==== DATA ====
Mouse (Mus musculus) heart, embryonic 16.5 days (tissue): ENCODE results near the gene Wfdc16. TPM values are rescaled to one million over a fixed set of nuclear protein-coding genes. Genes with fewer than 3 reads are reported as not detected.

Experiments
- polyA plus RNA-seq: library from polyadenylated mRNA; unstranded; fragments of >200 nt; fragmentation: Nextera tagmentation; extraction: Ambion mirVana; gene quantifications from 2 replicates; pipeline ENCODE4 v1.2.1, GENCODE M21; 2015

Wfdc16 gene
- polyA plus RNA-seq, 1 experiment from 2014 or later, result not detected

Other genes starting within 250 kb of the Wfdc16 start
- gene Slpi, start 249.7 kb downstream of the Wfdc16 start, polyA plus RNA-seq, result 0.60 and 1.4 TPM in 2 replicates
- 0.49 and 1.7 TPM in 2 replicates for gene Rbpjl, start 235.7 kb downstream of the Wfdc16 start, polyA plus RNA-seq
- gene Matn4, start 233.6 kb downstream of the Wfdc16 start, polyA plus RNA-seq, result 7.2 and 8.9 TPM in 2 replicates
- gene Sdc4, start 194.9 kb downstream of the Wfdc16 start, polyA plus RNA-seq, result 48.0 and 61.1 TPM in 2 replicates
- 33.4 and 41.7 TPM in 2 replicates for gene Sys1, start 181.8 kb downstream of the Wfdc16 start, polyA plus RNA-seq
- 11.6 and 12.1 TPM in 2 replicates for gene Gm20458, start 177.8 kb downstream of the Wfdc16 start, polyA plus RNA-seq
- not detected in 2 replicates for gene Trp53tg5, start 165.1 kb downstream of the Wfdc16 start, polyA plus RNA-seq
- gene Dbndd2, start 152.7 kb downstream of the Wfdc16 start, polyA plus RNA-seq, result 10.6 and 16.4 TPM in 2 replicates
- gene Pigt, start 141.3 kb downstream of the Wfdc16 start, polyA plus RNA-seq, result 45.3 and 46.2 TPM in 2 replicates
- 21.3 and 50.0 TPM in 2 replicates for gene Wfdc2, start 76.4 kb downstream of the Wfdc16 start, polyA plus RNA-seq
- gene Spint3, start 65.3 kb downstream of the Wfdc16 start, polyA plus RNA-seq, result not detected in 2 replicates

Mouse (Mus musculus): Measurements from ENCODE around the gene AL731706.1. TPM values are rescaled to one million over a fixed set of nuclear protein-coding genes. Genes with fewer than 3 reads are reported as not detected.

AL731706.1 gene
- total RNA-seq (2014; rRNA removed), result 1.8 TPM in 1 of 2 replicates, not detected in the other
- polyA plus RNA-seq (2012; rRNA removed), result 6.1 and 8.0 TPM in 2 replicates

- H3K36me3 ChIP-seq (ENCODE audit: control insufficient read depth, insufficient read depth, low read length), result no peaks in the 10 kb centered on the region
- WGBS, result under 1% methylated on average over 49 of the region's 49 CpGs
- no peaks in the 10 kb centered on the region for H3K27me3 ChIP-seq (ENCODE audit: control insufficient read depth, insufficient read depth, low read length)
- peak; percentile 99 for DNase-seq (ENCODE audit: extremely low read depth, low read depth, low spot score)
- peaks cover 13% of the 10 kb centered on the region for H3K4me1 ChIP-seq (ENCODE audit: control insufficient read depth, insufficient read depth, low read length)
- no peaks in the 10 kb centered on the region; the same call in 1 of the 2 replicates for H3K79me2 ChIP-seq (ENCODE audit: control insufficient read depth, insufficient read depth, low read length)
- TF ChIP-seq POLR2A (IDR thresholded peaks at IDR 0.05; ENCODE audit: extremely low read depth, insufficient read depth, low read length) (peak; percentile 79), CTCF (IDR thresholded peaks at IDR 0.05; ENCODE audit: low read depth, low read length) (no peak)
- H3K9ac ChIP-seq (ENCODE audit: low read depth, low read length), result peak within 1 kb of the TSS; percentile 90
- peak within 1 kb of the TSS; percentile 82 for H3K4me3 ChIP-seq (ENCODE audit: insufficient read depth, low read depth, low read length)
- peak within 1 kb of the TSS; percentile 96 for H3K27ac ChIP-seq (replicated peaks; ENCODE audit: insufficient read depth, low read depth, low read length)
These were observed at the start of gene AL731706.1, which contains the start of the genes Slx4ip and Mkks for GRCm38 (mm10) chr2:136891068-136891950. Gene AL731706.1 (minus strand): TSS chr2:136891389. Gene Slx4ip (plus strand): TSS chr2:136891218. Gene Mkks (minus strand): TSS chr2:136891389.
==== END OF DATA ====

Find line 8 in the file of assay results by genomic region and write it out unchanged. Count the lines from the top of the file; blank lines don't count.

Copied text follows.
- 0.49 and 1.7 TPM in 2 replicates for gene Rbpjl, start 235.7 kb downstream of the Wfdc16 start, polyA plus RNA-seq